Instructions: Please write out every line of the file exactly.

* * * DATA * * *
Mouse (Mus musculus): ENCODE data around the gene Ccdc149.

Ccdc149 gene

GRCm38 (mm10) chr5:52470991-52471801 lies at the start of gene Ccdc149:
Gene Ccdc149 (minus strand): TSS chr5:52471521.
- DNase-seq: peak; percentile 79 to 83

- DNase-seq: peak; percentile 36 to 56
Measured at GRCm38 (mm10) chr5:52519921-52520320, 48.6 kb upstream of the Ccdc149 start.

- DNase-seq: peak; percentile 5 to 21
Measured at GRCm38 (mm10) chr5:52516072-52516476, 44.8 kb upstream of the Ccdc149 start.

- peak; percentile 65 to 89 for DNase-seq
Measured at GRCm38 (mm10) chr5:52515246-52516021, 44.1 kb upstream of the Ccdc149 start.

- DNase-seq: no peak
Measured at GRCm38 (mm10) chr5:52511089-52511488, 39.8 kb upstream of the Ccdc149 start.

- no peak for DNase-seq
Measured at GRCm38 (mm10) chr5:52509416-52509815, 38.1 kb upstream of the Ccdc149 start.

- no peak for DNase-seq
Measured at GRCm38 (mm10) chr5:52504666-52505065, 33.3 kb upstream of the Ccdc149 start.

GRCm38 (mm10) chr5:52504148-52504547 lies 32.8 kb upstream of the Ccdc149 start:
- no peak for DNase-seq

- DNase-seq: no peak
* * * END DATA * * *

Mouse (Mus musculus): ENCODE data around the gene Ccdc149.

Ccdc149 gene

GRCm38 (mm10) chr5:52470991-52471801 lies at the start of gene Ccdc149:
Gene Ccdc149 (minus strand): TSS chr5:52471521.
- DNase-seq: peak; percentile 79 to 83

- DNase-seq: peak; percentile 36 to 56
Measured at GRCm38 (mm10) chr5:52519921-52520320, 48.6 kb upstream of the Ccdc149 start.

- DNase-seq: peak; percentile 5 to 21
Measured at GRCm38 (mm10) chr5:52516072-52516476, 44.8 kb upstream of the Ccdc149 start.

- peak; percentile 65 to 89 for DNase-seq
Measured at GRCm38 (mm10) chr5:52515246-52516021, 44.1 kb upstream of the Ccdc149 start.

- DNase-seq: no peak
Measured at GRCm38 (mm10) chr5:52511089-52511488, 39.8 kb upstream of the Ccdc149 start.

- no peak for DNase-seq
Measured at GRCm38 (mm10) chr5:52509416-52509815, 38.1 kb upstream of the Ccdc149 start.

- no peak for DNase-seq
Measured at GRCm38 (mm10) chr5:52504666-52505065, 33.3 kb upstream of the Ccdc149 start.

GRCm38 (mm10) chr5:52504148-52504547 lies 32.8 kb upstream of the Ccdc149 start:
- no peak for DNase-seq

- DNase-seq: no peak